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Les Leyne: More tanker traffic bad news for orcas

The highest-visibility impact of the Trans Mountain Pipeline, as far as Victoria is concerned, would be the tanker traffic going by the waterfront.
A oil tanker is guided by tugboats as it goes under the Lions Gate Bridge. About five tankers a month leave Burrard Inlet. Twinning the Trans Mountain Pipeline would add another 30 ships a month taking Juan de Fuca Strait past southern Vancouver Island.

VKA-Leyne02832.jpgThe highest-visibility impact of the Trans Mountain Pipeline, as far as Victoria is concerned, would be the tanker traffic going by the waterfront.

The National Energy Board devoted several chapters to the marine effects of the proposed new line from Edmonton to Burnaby. It concluded, as with all the other aspects of the pipeline, the rewards outweigh the risks.

The marine risks relate to ship movements, and there would more of them. The Burnaby terminal now dispatches about five tankers a month on the 296-kilometre, 15-hour trip out Burrard Inlet, through the Gulf Islands, past Victoria and out to the end of Canadian waters. Twinning the existing pipeline would increase that by about 30 ships. That’s 360 departures a year, meaning 360 more arrivals a year, for a total of 720 more ship movements a year.

But Trans Mountain supplied a traffic study of the Salish Sea circa 2012 to the NEB and it shows how busy the Juan de Fuca, Haro and Georgia straits already are.

Those supertankers cruising off in the distance that are so familiar to beachfront strollers really add up. The study counted 1,197 tanker movements a year through Juan de Fuca Strait, most of them headed to the U.S. refineries around Cherry Point. There are 391 tankers a year in Haro Strait, on the Canadian side, and similar numbers in the Strait of Georgia and in Vancouver’s harbour. Tankers are only a small part of the 23,000 ship movements a year in Juan de Fuca and Georgia straits.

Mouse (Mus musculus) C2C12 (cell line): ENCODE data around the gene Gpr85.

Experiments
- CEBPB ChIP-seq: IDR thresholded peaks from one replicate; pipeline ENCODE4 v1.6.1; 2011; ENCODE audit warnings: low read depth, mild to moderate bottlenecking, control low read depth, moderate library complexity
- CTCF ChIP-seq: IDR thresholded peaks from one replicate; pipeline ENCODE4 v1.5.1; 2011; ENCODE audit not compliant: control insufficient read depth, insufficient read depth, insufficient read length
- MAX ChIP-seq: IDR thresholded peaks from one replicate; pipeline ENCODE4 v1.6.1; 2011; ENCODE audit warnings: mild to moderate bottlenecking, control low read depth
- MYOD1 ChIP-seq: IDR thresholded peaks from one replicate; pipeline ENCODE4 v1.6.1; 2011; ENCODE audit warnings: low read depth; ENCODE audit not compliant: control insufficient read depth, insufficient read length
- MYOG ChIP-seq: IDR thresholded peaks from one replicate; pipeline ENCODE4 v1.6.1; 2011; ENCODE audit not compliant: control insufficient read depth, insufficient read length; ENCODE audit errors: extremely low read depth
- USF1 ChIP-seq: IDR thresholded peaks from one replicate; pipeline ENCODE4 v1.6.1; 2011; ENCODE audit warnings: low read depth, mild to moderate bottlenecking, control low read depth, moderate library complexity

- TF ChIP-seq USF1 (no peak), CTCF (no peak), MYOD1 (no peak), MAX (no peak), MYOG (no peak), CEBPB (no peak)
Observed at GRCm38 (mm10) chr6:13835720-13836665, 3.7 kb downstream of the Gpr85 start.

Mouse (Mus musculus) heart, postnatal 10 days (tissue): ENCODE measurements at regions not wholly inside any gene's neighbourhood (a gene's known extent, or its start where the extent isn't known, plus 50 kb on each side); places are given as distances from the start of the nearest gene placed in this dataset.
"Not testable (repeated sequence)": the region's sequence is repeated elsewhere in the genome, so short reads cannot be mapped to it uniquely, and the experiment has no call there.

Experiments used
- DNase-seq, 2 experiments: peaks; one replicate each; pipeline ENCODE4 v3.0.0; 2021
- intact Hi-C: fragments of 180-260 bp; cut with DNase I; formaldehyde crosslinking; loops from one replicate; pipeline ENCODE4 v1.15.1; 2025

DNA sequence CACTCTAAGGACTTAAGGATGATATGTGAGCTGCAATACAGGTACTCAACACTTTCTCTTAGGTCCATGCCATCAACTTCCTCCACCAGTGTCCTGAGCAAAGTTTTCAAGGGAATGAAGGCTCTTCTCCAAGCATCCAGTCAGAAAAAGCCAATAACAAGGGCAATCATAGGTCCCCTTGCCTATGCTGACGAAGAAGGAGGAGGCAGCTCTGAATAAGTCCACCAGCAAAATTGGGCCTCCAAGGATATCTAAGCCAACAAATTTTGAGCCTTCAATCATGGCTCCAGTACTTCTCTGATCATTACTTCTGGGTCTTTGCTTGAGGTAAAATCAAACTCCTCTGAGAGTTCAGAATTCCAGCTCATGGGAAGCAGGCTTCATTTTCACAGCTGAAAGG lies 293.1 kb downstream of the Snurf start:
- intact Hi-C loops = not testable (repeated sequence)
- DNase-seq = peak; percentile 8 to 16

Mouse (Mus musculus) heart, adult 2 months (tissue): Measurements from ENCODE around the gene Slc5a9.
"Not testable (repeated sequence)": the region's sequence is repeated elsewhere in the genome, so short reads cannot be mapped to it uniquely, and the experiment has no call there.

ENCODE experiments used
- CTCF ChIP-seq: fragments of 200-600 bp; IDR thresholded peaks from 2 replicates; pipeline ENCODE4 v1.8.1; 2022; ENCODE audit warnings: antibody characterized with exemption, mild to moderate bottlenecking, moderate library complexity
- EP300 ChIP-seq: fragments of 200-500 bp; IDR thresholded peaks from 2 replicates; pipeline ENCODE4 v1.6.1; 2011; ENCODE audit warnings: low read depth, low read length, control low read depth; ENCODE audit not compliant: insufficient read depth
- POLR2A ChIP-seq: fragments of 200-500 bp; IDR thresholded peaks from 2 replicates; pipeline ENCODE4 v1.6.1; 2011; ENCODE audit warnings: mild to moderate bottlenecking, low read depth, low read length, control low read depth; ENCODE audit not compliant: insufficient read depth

The increase in traffic that would result from the new pipeline would include corresponding increases in tug traffic along the route. Of all the marine life that could be affected, the endangered southern resident killer whales — 84 members as of December — are likely the highest-profile example. They’ve been symbolic of the West Coast for generations, and have the most emotional impact on the most people.

The news on that front is bad, and worse.

To paraphrase, the NEB found the tanker traffic would have a serious adverse effect on them, but they might be doomed in any event.

The panel said the southern resident killer whale population “has crossed a threshold where any additional adverse environmental effects would be considered significant.”

Marine traffic generally is increasing, so the additional tankers would just add to the cumulative impact that is already in effect. Nonetheless, the additional noise and the increased danger of vessel strikes are considered to be a significant adverse effect on the whales.

The NEB panel agreed with Trans Mountain’s view after various studies that the acoustic effect of underwater noise would not permanently harm the whales.

Acoustic studies are underway on the effect the overall marine traffic is having on marine mammals. Trans Mountain is participating in some, and one of the NEB conditions is that it do more mitigation. The idea of carrying whale-spotters on the tankers is also being discussed.

Modelling suggests a tanker would come into proximity with a killer whale about once a week. One study found that over 40 years, there have been six cases of vessels striking killer whales.

The panel noted a Raincoast Conservation Foundation study that concluded “the factor with the largest effect on depressing population size and possibly leading to extinction is a reduction of chinook [salmon] prey base.”

That group submitted modelling of the whale population with and without increased tanker traffic. It concluded that if baseline conditions persist, the killer whale population will most likely remain about at its current size or continue a very slow decline. If tankers increase, the effects would increase the risk of extinction and accelerate decline.

The panel noted the Tsawwassen First Nation’s submission that “the killer whale population has declined over recent years and that population recovery seems unlikely unless drastic changes to those factors compromising the population’s demographics occur.”

Despite the finding that more tankers would have an adverse impact, the NEB noted Trans Mountain has committed to following a multi-party action plan to help the whale population recover. It is also involved in salmon initiatives that could increase the abundance of the whales’ main source of food.

The political decision on all the trade-offs detailed in the report is due late this year.

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